PERRY:  Like the city’s dad, Mayor Paul Tauer of power got stuff done for Aurora 

Mayor Paul Tauer delivering comments during a press conference about Denver’s Stapleton Airport sometime in the late 1980s. SENTINEL FILE PHOTO BY RANDY TOBIAS

So much changed in Aurora during the quarter century that Paul Tauer presided from the dais at city hall.

But not Paul.

Those who knew and worked with Paul as first a member of the Aurora City Council, and then as mayor from the late 1970s into the turn of the century, consistently remember him, in part, for his steadfast consistency.

Paul died early last week at 86.

He wasn’t just the face of Aurora as the city faced off frequently with Denver, its airport, Denver, the State of Colorado, Denver, the United States military and a long list adversaries through the ages.

Paul was essentially the city’s dad.

He was that always protective father of Aurora from old black-and-white TV sitcoms who moved decisively from episode to episode, year after year, decade after decade. As the city’s dad, he was endlessly proud, amusingly impatient and sometimes famously curt.

For those in their 50s and older, think Dick Cheney morphed with Danny Thomas. For those under 50, google it.

A devout Catholic dad of eight kids, and leader of his St. Pius X congregation in north Aurora, he wore his religion, his opinions and his frustrations on his sleeve.

“Aurora was very different from Denver in how it approached things,” Judge Steve Ruddick recalled about Aurora led by Tauer, as opposed to Denver, led by mayors Bill McNichols, Federico Peña and, especially, Wellington Web.

Ruddick knew Paul first as a community activist, then as a city lawyer, a state lawmaker, a city prosecutor and ultimately a county court judge.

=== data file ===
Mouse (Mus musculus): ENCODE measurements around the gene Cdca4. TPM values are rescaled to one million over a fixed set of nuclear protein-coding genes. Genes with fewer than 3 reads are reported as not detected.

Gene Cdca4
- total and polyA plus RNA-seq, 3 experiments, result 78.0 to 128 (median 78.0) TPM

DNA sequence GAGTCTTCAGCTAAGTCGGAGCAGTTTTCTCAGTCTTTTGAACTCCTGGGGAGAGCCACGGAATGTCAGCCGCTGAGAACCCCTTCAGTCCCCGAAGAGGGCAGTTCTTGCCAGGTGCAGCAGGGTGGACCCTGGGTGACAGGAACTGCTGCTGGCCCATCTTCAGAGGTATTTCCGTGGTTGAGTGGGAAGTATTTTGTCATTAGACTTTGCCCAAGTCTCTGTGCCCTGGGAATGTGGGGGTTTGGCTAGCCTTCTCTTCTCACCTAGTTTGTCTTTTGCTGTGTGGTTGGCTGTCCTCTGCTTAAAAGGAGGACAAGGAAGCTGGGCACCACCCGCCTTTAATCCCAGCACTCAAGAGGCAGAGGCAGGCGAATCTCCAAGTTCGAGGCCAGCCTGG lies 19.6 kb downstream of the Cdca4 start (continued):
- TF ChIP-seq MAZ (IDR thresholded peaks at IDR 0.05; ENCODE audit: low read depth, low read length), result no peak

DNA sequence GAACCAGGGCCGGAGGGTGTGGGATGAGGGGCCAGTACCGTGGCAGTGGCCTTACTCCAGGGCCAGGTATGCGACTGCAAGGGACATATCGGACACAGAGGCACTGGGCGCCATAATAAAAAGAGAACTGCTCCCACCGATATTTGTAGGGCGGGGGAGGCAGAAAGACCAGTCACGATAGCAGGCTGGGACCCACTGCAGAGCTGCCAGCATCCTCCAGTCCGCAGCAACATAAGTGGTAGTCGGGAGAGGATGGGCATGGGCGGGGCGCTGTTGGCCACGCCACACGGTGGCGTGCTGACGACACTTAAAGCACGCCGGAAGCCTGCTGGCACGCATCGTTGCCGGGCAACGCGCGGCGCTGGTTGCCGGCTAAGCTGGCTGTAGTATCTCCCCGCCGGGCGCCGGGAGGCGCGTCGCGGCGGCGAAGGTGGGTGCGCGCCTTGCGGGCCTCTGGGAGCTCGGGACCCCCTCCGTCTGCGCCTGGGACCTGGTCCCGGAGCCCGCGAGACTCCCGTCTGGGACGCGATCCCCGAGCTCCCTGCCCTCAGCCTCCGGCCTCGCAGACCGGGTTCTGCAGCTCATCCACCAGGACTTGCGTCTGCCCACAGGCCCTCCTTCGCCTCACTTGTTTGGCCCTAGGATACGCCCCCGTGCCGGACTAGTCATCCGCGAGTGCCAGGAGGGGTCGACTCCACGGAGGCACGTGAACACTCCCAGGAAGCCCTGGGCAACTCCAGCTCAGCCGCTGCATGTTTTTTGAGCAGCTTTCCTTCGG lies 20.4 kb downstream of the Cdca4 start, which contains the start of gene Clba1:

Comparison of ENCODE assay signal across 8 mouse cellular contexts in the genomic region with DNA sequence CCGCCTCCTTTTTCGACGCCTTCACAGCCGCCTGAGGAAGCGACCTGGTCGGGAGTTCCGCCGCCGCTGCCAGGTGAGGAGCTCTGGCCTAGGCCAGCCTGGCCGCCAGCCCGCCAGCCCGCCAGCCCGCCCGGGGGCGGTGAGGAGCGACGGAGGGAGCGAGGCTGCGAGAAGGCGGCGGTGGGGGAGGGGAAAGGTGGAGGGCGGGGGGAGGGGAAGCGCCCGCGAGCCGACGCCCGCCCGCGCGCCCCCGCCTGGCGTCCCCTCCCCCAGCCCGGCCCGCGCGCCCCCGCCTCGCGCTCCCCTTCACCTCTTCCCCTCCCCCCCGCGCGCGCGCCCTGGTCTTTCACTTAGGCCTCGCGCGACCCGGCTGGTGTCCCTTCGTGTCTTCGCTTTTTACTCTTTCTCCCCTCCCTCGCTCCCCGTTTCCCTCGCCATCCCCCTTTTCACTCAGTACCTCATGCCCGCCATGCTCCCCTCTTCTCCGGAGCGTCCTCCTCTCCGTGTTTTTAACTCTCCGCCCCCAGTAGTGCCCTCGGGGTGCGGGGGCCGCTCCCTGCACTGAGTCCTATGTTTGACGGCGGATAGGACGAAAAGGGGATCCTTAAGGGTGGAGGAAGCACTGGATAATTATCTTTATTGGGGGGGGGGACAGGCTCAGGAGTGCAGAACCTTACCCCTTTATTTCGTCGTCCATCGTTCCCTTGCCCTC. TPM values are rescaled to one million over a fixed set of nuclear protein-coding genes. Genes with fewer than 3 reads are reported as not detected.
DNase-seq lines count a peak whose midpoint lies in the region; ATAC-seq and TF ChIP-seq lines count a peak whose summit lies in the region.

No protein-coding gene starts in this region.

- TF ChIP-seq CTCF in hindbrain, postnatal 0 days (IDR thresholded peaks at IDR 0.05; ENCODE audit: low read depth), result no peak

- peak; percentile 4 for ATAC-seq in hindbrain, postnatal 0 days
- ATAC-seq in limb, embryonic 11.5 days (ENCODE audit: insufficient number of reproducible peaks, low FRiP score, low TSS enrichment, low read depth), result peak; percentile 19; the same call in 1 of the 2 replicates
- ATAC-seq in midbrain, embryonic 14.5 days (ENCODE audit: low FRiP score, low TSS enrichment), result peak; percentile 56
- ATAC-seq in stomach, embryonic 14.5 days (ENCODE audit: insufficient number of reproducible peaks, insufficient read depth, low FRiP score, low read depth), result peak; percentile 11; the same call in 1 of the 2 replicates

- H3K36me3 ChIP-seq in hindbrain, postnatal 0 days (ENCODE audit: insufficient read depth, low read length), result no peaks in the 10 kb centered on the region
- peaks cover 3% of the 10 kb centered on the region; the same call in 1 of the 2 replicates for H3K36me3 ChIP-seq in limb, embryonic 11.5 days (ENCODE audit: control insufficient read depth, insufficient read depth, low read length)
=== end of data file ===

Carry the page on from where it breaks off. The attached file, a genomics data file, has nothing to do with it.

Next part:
Ruddick was a Democrat. Paul was a Republican. Back then, partisan politics were as vital a part of city hall as were the city lawmakers’ alma maters.

Given the partisan schism on today’s city council, it’s hard to even imagine.

During the 1980s, while Denver and Aurora negotiated with each other and the U.S. Air Force during the decommissioning of Lowry Air Force Base, Denver was pensive, cautious and inclusive to a fault, Ruddick recalled. He was part of Aurora’s negotiating team.

Under Tauer, “Aurora was like, ‘We made our plan. Just go for it,’” Ruddick said.

Tauer’s impatience often bordered on impetuousness.

“Well, that was Paul Tauer,” recalled former city Communications Director Sherry Patten. “He wanted to get things done — now.”

It sometimes served him, and the city, well.

Tauer was the leading force in pushing Denver to close Stapleton Airport after decades of north Aurora residents suffering airliner noise created by a landing path right over thousands of Aurora homes.